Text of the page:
Most open source issue tracking systems are web-based only. But sometimes it’s nice to have a dedicated client that connects to a server and only does one thing: track issues. WebIssues fits that description; it’s a client/server-based system that allows a desktop client to connect to the server and manage and collaborate on issues.
You will find a version of the client for Linux, Windows, and OS X, and there’s a portable version. The server, on the other hand, is Linux only. The system features:
- Desktop interface
- Filtering and searching of issues
- Tracking new and modified issues
- Report creation
- Data export
- Customizable issue types
- Simple data organization
- Security and rights management
- Server: Web server with PHP, database (MySQL, PostgreSQL, SQL Server, or Firebird)
- Client: The client requirements depend upon the platform it is installed on. Make sure you check out the README file included with the downloaded client file.
I will walk through the server installation on the Ubuntu 11.04 platform. Although WebIssues can be found in the repositories, I recommend downloading and installing from source. I first tested the installation from the repositories, and it did not fare well, so here is the process to install from source.
- Download the source from the WebIssues download page.
- Create the webissues database (using whatever tool you prefer to create a database).
- Move the downloaded file to /var/www/.
- Unpack the archive (the command to do so will depend upon which flavor of archive you downloaded — either .zip or .bz2).
- Rename the archive from webissues-XXX (XXX is the release number) to webissues-server.
- Change into the webissues-server/config directory.
- Copy the file config-template.inc.php to config.inc.php.
- Edit the config.inc.php to fit your needs (more on this soon).
- Open your web browser and point it to http://localhost/webissues-server/setup.php.
With the config.inc.php file, look for the following directives to set up:
- db_engine: The database type used.
- db_host: The db server address.
- db_database: The database name.
- db_user: The username for the database user with admin rights.
- db_password: The password for the db user.
- storage_path: The location of storage for system files.
The above are the minimum you need; you will also need to make sure the directory for the storage_path directive is created and writable by the system. You can give this directory 777 permissions with the command sudo chmod 777 /path/to/storage.
Also, make sure to create the directory /var/www/webissues-server/log and give it 777 permissions as well. You can change this path if you want WebIssues to dump its log files in /var/log — just create /var/log/webissues. If you do, make sure to edit the log_ directives in the config.inc.php file.
If needed, you can set up system notifications. This will require a functioning SMTP server in order to send out notification. This is set up in the same file under Notification sending configuration.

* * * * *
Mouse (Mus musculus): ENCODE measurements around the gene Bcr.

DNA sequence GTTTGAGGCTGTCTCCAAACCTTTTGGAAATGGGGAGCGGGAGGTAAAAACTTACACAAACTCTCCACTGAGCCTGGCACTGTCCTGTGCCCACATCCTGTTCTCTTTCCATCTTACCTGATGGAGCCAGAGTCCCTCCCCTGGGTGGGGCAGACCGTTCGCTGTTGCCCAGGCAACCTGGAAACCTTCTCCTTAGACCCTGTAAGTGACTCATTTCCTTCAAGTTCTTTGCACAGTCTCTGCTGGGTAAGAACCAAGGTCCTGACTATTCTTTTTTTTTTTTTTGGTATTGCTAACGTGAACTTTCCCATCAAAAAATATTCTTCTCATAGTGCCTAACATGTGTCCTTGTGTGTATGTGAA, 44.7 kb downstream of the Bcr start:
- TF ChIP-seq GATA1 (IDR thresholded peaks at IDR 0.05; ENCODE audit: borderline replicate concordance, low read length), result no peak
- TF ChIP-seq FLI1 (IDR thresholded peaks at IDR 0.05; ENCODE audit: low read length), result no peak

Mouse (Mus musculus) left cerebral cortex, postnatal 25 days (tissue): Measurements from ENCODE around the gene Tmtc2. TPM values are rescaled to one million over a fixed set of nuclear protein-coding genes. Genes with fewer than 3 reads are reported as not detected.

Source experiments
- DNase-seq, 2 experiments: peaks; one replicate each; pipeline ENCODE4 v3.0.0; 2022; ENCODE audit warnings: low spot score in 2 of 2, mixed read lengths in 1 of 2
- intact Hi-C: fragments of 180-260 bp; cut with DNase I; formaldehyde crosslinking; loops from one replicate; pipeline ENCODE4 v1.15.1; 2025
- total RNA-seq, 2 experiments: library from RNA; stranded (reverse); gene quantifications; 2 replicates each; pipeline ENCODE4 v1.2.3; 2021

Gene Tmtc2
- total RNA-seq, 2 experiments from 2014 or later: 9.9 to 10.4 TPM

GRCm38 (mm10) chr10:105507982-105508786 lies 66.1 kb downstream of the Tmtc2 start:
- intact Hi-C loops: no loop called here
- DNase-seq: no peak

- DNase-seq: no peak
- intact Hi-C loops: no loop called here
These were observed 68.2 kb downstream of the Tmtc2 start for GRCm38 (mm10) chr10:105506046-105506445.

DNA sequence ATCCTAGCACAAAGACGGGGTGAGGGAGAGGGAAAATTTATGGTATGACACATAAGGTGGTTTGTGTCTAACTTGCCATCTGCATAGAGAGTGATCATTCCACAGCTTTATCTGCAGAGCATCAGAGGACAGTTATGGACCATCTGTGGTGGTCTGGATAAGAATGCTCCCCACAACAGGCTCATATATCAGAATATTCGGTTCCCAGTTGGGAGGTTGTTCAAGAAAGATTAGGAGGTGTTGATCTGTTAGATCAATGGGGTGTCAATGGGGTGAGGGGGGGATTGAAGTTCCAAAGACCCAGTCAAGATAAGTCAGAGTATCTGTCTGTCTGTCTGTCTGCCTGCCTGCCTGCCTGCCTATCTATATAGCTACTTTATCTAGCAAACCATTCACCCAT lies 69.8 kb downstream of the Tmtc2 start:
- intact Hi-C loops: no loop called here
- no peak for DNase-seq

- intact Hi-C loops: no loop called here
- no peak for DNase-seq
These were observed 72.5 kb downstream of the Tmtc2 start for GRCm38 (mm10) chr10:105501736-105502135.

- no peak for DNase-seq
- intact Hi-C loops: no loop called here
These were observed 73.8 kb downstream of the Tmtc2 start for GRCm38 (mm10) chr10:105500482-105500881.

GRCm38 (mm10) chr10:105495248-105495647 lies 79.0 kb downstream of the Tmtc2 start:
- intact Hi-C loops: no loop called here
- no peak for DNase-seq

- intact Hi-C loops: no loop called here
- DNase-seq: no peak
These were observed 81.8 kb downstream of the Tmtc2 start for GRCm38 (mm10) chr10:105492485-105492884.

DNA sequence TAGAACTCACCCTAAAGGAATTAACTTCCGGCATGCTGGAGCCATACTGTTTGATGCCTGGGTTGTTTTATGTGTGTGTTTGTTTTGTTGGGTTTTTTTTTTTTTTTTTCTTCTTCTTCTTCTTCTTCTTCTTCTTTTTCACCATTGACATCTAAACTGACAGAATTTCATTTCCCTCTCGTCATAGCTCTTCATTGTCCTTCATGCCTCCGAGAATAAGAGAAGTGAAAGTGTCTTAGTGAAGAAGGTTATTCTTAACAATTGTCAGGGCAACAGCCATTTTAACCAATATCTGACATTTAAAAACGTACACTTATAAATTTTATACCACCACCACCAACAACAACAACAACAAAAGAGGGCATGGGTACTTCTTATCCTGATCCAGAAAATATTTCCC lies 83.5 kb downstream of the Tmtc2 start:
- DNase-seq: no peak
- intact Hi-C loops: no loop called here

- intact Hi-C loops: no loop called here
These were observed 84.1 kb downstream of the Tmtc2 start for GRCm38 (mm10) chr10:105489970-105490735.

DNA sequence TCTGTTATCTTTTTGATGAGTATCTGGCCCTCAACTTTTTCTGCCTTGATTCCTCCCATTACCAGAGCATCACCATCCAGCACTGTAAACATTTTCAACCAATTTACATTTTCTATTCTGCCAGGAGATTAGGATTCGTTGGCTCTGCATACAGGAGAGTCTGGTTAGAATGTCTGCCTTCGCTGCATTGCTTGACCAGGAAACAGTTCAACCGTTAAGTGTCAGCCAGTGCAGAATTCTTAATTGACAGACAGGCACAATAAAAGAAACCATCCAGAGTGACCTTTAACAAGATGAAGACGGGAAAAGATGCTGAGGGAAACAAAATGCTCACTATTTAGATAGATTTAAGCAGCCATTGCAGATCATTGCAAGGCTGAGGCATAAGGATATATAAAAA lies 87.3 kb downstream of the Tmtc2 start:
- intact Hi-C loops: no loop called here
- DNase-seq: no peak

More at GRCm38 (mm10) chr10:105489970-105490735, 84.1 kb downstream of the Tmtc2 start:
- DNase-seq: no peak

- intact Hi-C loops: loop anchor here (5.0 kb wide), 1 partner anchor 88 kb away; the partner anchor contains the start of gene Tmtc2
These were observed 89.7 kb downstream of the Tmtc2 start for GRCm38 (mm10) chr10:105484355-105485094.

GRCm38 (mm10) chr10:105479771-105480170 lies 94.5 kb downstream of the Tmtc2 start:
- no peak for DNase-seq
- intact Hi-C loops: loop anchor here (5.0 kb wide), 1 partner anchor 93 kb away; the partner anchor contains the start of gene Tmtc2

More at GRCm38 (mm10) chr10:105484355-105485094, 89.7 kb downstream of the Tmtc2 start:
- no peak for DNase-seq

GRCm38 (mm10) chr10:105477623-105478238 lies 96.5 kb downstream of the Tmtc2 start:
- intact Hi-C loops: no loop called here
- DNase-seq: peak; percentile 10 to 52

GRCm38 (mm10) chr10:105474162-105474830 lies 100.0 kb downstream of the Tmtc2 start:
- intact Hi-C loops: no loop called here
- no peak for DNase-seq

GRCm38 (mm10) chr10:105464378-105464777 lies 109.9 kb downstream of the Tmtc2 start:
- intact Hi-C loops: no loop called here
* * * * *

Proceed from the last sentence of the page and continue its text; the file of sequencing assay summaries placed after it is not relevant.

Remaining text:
During the browser-based setup, you will take care of the following:
- Data Tables
- Server Name
- Issue Types
If your configuration file is set up correctly (which it should be), you will see the first page of the setup (Figure A).
This is very typical of many server-based installs.
Click Next, and the tables will be inserted into the database. The next step is to name the Server. In this page, there is one text area where you can give your server a human readable name — enter that name and click Next. The next screen asks for you to set up a password for the user “admin.” You enter the new password, verify the password, and click Next.
The last page informs you that a set of sample issue types will be created. All you can do here is click Next. After those issue types are created, you will be informed to access the WebIssues server with the client.
The installation on Ubuntu is quite simple. Open a terminal window and issue the command sudo apt-get install webissues. Allow apt-get to process all dependencies and run the installation. When complete, you can fire up the client from the command line with the command webissues, or from within the Office sub-menu of your desktop’s main menu. All other client installations can be done easily by downloading the client installer for the necessary platform.
Connecting to the server
When you fire up the WebIssues client, you will have to connect the client to the server. Click the New Connection button in the client and fill out the necessary information (Figure B).
Remember, that the only credentials you have created are the admin credentials.
You must use the explicit path to the server. So if your server is in the webissues-server directory on 192.168.100.100, you would enter http://192.168.100.100/webissues-server/ for the server URL. You will also use admin as the username and the password you created during the installation.
Once you log in, you will be connected to the admin dashboard (Figure C), where you can start creating projects, users, etc.
Click the Dashboard tab to manage the server end of things.
The tool is quite easy to use — just take a moment to set up users and then create Issue types. There is also an outstanding WebIssues Client Manual you can reference for the use of the desktop client tool; you just need to click the WebIssues Manual button in the client to open the manual in your default browser.
Give WebIssues a try and see if it meets your needs for an issue tracking and management tool.